The extent of the disaster far exceeds the resources of one company. Any serious response to the oil eruption would have begun with the seizure of BP’s assets and an immediate federal takeover of both the spill response and the cleanup efforts. From the beginning, however, the Obama administration has insisted that BP had to remain in charge. Only the oil giant had the technology and the capacity to respond, the government declared.

In a serious effort, the seizure of BP assets would only be the beginning, however. A massive emergency public works program and the mobilization of social resources is necessary. Hundreds of thousands of workers, including those laid off as a result of the disaster, have to be mobilized to contain the spill and carry out cleanup operations. Teams of scientists from throughout the country and internationally must be brought together to work out a response.

BP is not an aberration. Until the next disaster, the company is only the most public face of corporate criminality that has become pervasive. In particular, BP shares with all the major oil companies a relentless drive for profit at the expense of the most elementary safety precautions and considerations.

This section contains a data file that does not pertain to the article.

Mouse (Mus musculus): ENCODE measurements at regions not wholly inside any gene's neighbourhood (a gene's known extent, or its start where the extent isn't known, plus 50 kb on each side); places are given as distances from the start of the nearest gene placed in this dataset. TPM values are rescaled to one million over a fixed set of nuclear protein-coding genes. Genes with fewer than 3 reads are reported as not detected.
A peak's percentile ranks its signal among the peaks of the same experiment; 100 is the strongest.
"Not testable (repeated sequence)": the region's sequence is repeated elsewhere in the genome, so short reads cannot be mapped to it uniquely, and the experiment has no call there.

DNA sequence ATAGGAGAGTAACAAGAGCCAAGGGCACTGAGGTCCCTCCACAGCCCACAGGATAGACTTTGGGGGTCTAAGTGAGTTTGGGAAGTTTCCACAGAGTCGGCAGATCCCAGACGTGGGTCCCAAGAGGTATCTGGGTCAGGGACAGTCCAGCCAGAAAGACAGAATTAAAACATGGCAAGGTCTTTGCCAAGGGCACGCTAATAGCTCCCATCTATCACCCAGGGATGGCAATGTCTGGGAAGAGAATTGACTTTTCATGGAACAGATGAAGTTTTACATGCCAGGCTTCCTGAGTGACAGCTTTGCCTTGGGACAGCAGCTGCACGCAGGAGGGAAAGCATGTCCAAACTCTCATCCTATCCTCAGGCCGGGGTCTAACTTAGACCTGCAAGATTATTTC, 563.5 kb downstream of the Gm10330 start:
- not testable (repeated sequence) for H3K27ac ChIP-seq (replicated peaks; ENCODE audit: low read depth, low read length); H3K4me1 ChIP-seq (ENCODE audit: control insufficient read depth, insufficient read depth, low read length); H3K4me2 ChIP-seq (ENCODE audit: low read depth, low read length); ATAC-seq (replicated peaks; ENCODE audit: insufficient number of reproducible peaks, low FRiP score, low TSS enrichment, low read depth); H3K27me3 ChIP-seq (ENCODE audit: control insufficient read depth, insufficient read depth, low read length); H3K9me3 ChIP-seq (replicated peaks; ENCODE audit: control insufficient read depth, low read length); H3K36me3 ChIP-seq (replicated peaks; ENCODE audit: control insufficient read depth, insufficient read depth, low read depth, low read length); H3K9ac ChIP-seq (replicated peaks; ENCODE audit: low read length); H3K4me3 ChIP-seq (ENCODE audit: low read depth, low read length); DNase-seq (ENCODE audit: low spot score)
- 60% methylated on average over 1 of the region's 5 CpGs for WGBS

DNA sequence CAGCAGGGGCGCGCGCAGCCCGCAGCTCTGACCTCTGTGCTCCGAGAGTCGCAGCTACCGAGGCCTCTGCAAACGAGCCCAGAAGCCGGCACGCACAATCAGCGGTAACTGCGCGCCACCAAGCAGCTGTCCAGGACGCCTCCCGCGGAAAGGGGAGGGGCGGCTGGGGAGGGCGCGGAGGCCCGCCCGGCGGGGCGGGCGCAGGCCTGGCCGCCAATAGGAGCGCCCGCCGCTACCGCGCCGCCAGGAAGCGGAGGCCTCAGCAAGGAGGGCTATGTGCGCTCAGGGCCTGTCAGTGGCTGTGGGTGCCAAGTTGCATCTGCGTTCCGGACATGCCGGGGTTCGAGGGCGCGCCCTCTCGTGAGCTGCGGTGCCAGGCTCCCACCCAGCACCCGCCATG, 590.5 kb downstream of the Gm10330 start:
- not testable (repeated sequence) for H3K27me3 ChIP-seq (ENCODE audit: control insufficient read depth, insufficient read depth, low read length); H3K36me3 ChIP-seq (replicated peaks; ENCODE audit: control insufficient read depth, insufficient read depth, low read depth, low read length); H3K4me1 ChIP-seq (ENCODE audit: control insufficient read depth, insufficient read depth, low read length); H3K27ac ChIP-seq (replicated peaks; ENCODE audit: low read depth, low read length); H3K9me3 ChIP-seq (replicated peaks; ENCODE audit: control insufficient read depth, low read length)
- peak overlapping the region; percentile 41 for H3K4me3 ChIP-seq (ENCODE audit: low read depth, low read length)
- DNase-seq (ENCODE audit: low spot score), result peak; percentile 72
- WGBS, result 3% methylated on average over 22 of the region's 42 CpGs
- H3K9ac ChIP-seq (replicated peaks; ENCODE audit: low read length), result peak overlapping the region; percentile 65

If this disaster can happen at BP, it can happen at any company. Indeed, in their pursuit of profit, energy companies have produced one atrocity after the next—from oil spills, to pollution and devastation in Africa, to global warming, to a series of mine explosions throughout the world, to utility shutoffs in homes throughout the US.

The nationalization of the energy industry is required as an emergency measure. These resources, absolutely necessary to the functioning of the world economy, must be controlled democratically in the interests of social need.

The implementation of a rational plan for the development of global energy production is impossible so long as these corporations are subordinated to the relentless drive for profit and individual wealth accumulation.

These actions will not take place through the Democratic and Republican Parties, both equally committed to the defense of the profit system.

The Gulf oil crisis, like the financial crisis before it, poses the necessity for a mass socialist movement of the working class that has as its aim the establishment of a workers government. Only in this way can the necessary measures be taken to respond to the crisis and prevent the next disaster.

Joe Kishore